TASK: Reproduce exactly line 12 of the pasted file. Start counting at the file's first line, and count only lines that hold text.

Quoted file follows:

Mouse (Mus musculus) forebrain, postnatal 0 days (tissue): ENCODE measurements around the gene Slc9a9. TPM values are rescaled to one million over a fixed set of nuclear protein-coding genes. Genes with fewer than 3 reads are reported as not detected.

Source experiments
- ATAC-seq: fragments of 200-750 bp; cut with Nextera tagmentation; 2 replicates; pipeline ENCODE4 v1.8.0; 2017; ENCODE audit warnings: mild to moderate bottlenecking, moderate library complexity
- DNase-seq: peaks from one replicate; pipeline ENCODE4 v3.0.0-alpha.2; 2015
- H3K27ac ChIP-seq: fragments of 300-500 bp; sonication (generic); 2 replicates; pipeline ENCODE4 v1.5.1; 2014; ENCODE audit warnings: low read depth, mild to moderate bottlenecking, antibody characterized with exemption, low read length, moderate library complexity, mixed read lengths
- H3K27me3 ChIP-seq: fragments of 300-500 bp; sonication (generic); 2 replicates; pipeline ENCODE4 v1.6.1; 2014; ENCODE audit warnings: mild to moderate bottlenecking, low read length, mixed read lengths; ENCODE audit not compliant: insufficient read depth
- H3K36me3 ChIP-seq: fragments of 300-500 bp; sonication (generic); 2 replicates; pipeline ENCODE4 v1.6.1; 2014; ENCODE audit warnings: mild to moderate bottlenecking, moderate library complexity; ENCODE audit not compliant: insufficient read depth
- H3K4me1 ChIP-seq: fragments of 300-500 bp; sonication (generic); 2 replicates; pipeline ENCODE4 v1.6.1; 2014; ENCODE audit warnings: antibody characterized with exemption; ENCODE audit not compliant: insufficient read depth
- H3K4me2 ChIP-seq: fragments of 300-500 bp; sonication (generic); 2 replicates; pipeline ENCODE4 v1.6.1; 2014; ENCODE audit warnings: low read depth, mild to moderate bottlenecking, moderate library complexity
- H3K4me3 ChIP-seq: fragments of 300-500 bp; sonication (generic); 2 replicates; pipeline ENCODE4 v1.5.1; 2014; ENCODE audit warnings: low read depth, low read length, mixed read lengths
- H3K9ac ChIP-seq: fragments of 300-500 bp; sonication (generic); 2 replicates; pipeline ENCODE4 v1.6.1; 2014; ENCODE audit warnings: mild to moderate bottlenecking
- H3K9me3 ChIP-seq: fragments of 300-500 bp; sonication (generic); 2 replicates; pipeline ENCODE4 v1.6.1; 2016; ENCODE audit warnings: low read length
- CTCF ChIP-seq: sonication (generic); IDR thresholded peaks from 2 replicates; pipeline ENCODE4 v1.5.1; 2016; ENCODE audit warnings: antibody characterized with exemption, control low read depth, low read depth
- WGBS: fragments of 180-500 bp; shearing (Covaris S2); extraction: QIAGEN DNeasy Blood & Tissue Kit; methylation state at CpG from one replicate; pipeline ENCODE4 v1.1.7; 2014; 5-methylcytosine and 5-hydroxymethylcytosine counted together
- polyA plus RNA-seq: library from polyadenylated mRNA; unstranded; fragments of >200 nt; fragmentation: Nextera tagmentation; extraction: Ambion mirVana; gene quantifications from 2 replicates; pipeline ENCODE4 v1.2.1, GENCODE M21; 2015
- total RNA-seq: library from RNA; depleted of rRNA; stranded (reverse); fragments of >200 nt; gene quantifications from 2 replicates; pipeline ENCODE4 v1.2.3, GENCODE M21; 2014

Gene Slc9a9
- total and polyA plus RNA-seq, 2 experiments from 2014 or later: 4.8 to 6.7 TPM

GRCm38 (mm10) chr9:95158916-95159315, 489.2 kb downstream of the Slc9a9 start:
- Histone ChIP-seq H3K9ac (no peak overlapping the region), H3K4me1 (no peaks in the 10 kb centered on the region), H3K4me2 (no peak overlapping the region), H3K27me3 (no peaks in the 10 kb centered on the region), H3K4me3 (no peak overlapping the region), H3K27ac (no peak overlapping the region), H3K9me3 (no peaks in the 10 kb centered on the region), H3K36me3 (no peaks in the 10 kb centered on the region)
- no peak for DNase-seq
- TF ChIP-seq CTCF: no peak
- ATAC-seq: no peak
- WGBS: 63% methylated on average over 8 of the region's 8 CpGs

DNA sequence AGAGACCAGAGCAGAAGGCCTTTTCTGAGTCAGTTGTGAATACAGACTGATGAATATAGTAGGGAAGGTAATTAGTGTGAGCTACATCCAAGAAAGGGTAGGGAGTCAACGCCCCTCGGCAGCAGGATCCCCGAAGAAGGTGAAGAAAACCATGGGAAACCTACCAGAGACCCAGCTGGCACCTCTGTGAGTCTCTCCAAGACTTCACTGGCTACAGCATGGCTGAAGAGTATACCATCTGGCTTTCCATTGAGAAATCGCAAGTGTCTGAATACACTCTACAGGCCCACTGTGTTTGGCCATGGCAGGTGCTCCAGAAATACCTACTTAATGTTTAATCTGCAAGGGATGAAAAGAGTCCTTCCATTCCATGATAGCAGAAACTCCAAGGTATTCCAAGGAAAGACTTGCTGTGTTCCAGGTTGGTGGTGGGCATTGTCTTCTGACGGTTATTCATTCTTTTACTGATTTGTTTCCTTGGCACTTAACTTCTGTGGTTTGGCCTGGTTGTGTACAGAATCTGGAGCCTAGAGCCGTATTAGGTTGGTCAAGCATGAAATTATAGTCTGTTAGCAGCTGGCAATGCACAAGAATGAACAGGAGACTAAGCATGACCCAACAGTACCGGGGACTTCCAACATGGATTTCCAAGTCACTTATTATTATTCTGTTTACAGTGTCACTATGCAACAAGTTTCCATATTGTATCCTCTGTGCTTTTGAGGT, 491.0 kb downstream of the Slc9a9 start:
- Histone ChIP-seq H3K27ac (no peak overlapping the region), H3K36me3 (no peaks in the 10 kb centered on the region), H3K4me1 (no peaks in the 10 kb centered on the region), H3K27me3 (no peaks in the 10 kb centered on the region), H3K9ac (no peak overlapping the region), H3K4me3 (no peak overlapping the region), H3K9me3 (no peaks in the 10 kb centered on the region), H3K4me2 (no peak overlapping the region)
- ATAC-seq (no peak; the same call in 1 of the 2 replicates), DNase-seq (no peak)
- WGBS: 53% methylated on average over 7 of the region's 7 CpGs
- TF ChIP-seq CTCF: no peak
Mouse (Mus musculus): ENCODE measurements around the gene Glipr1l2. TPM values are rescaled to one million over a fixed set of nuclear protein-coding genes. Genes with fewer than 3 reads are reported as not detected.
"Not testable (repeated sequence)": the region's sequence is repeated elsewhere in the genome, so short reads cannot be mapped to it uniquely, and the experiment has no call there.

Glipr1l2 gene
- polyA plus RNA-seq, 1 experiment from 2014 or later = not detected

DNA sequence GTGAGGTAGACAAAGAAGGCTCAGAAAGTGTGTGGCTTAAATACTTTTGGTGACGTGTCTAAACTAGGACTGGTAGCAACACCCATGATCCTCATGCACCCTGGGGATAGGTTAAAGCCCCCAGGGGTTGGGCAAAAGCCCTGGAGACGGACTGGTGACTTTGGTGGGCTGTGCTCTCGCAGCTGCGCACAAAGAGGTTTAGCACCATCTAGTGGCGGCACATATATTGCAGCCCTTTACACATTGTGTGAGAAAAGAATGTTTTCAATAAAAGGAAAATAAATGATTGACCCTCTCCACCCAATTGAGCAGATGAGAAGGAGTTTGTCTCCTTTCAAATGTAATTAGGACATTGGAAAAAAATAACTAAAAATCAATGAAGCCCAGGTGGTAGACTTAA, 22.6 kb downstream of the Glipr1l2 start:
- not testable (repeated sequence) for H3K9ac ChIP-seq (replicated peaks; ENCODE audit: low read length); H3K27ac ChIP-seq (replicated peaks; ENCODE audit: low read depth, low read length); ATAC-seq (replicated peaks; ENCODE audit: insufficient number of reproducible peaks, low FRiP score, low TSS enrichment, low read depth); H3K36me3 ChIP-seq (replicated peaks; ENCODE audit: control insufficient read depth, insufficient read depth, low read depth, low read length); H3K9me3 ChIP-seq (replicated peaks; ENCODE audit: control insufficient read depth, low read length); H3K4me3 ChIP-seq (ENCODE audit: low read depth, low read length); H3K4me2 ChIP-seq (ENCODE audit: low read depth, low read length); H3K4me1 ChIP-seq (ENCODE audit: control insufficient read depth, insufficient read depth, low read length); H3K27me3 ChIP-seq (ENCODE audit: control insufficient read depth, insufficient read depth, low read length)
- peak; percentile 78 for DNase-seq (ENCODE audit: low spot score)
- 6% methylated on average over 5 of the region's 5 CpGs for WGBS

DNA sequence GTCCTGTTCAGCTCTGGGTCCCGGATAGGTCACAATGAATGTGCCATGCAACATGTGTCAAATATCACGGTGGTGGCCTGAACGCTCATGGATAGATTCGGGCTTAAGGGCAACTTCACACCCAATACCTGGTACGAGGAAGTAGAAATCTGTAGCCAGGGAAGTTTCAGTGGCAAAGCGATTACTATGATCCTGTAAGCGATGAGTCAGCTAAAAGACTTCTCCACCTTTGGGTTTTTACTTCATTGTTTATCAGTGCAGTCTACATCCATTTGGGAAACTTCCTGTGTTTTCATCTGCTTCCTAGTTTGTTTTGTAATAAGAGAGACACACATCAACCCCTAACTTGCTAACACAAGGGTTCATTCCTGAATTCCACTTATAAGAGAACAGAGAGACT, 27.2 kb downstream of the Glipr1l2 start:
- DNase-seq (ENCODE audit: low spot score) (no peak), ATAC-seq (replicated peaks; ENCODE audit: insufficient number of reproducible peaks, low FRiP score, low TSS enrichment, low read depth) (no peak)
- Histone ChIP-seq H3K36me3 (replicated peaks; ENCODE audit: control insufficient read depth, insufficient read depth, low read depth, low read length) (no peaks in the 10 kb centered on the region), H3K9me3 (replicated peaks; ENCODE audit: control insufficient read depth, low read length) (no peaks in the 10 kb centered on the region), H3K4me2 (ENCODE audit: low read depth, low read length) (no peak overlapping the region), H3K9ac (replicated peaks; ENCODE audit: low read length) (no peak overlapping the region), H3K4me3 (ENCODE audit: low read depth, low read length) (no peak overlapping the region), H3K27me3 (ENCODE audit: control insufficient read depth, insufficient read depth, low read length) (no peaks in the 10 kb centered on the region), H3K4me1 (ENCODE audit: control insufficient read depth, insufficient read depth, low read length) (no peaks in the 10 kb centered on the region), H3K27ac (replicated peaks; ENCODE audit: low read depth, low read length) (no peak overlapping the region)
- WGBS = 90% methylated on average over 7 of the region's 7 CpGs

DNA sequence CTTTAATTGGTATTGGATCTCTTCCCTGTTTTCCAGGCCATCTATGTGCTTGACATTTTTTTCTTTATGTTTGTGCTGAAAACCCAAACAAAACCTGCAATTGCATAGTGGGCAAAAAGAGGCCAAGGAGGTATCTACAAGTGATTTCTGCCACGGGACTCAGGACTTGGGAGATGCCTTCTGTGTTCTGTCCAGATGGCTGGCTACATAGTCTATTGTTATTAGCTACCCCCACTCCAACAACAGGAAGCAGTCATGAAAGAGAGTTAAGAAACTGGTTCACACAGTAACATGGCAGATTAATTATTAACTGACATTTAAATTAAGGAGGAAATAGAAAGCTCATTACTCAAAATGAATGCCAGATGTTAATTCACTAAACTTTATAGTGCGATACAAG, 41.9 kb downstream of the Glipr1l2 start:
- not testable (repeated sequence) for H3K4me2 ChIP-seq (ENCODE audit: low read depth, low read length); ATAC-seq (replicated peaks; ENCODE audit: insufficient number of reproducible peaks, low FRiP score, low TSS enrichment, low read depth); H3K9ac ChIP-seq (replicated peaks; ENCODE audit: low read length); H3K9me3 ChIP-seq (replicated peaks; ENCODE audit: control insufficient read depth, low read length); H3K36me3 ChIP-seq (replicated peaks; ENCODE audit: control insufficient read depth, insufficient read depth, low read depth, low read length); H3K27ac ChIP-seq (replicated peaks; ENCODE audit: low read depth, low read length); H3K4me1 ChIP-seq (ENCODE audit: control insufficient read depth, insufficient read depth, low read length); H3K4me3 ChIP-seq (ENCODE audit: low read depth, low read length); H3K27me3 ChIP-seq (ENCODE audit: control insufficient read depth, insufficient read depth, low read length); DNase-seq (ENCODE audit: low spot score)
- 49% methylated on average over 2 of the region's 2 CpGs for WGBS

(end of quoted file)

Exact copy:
- H3K9me3 ChIP-seq: fragments of 300-500 bp; sonication (generic); 2 replicates; pipeline ENCODE4 v1.6.1; 2016; ENCODE audit warnings: low read length